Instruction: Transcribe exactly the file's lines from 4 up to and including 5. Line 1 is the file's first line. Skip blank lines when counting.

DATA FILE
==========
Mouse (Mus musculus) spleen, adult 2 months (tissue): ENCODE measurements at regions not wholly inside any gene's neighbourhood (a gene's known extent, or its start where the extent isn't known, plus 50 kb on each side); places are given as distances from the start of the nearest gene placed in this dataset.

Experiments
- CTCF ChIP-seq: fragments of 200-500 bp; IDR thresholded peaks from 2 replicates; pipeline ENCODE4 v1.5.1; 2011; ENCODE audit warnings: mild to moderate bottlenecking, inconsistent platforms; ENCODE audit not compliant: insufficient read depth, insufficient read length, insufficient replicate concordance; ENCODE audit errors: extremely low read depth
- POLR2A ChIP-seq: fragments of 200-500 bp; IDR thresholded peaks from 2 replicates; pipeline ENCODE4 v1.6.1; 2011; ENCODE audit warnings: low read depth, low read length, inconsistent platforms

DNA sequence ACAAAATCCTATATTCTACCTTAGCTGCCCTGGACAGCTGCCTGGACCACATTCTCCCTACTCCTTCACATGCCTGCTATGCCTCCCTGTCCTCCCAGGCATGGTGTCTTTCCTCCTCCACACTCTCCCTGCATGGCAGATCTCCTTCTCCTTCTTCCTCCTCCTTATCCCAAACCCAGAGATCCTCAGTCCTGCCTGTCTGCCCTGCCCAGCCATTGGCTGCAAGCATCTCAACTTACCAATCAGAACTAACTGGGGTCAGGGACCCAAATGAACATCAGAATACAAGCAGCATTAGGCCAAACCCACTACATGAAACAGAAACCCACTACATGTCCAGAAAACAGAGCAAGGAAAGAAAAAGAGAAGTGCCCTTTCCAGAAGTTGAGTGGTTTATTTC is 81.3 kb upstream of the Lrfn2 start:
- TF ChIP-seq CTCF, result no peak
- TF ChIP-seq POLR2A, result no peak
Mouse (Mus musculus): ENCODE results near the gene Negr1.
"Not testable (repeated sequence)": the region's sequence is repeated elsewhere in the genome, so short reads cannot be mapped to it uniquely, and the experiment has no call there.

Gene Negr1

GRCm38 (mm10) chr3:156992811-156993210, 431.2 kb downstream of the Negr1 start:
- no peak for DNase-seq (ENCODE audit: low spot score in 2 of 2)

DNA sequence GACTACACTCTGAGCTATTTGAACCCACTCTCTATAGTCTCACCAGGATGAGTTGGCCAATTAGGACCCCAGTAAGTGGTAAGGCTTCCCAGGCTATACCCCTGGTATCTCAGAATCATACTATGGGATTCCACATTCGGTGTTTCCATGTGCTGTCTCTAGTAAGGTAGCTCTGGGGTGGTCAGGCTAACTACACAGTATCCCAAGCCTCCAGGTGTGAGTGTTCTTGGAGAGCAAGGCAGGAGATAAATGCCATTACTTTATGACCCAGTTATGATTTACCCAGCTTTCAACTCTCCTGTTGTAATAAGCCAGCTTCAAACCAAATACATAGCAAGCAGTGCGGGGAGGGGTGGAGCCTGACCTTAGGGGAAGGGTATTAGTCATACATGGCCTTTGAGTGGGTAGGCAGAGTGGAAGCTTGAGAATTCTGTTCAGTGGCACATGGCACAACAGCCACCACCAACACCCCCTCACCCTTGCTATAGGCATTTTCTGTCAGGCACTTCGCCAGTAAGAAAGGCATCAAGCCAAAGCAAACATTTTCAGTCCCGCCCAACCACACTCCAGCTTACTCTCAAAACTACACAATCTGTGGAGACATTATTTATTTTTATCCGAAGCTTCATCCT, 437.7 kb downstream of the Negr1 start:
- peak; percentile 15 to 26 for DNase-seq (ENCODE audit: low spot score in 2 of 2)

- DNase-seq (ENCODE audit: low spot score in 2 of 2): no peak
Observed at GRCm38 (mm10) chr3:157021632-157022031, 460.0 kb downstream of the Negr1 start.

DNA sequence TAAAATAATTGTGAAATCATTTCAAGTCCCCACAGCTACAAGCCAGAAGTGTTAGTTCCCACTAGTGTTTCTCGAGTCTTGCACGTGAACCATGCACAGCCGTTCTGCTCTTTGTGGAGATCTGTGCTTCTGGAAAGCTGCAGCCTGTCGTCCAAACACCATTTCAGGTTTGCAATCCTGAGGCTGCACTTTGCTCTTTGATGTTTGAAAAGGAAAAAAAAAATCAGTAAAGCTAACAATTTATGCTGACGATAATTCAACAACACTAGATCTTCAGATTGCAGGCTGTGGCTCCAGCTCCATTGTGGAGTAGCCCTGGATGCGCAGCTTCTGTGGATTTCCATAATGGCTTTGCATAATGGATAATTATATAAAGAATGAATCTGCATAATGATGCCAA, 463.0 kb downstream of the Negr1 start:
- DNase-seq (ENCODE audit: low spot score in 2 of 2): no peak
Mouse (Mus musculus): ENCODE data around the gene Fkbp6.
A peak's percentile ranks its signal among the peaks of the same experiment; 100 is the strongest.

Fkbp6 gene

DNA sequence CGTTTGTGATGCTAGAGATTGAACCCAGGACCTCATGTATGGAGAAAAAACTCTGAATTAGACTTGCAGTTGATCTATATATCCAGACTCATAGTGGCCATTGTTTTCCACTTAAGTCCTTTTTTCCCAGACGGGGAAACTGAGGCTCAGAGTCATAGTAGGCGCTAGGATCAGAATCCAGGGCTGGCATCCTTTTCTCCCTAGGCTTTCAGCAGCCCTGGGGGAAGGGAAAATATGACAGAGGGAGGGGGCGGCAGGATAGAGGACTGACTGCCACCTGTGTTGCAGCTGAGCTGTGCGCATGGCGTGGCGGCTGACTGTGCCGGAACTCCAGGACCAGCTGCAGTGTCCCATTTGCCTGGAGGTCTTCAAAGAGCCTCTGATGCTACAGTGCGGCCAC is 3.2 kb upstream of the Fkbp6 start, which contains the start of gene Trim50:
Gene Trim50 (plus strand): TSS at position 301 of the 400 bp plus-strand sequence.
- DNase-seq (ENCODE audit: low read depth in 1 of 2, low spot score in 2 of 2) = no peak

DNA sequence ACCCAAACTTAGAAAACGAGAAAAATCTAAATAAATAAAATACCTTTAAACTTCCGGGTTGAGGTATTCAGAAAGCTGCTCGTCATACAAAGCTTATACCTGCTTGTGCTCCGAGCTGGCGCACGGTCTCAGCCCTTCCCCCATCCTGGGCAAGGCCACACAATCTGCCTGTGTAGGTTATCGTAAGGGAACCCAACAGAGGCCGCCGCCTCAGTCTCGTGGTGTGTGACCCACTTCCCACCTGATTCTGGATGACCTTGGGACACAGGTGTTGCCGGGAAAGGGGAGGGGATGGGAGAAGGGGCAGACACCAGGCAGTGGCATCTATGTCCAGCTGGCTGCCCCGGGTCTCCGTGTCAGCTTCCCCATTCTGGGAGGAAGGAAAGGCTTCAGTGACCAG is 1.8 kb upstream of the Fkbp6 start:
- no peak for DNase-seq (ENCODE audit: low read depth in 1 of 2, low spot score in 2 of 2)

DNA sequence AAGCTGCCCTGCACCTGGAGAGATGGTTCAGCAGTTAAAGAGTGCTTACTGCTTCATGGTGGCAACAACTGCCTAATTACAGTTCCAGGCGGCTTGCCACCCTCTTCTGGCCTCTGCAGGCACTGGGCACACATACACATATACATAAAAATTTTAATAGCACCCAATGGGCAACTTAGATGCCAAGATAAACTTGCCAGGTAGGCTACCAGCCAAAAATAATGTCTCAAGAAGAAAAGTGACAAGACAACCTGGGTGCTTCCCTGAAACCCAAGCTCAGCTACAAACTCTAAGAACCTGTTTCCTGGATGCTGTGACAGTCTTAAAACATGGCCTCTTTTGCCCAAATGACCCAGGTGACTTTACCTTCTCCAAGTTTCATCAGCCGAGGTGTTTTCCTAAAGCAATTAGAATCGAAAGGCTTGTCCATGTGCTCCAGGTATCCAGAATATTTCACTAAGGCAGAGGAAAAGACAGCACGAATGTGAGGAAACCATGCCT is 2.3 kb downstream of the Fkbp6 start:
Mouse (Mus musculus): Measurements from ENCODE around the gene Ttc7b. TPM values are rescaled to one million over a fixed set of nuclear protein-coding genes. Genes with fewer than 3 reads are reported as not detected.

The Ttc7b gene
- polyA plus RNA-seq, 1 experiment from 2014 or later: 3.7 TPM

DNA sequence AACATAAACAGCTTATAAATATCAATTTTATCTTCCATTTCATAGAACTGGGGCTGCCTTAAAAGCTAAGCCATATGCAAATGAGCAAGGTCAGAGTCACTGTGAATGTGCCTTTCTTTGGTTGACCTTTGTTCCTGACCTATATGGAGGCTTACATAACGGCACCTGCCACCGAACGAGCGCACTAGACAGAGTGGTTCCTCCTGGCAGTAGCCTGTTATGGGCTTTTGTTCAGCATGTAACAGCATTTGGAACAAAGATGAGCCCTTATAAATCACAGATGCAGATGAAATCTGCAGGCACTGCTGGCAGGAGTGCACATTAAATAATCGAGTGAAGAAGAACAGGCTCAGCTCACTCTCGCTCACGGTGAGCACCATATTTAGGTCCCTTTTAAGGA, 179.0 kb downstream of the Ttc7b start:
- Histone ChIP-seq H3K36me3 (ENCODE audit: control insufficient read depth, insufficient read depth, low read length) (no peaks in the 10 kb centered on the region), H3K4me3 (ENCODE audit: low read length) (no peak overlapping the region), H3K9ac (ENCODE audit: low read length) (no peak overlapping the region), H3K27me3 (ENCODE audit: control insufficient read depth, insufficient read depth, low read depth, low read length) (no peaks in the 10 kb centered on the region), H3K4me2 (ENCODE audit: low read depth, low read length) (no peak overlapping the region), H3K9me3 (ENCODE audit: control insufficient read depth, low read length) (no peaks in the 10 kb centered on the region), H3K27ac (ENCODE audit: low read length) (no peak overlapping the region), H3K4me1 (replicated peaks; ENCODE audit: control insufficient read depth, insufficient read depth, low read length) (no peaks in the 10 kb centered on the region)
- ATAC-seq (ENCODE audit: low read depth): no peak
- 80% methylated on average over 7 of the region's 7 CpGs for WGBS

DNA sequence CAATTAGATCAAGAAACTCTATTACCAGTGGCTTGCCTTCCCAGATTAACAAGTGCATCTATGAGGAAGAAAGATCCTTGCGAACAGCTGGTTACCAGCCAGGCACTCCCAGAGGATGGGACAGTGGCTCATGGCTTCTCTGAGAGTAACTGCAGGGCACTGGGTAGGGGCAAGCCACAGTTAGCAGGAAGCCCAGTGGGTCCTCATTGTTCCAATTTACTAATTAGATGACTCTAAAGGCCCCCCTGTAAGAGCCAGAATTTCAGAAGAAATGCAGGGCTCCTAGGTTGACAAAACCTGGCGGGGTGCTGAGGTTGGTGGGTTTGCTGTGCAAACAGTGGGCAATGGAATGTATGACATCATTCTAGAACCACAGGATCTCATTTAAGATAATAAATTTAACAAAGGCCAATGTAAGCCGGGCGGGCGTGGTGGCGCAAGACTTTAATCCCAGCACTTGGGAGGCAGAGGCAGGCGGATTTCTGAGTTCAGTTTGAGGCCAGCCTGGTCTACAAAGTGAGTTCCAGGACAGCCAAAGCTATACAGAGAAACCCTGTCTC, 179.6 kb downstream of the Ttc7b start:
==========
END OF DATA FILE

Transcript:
- POLR2A ChIP-seq: fragments of 200-500 bp; IDR thresholded peaks from 2 replicates; pipeline ENCODE4 v1.6.1; 2011; ENCODE audit warnings: low read depth, low read length, inconsistent platforms

DNA sequence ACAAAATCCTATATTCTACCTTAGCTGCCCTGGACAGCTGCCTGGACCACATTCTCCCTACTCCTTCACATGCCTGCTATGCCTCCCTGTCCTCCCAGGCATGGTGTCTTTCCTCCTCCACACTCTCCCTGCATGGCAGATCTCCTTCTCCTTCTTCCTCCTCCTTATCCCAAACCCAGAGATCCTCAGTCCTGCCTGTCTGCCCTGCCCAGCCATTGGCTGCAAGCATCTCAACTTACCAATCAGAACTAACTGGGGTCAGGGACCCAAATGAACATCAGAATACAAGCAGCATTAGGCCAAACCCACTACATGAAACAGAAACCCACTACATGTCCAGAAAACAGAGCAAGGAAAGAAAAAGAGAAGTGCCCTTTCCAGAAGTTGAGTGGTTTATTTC is 81.3 kb upstream of the Lrfn2 start: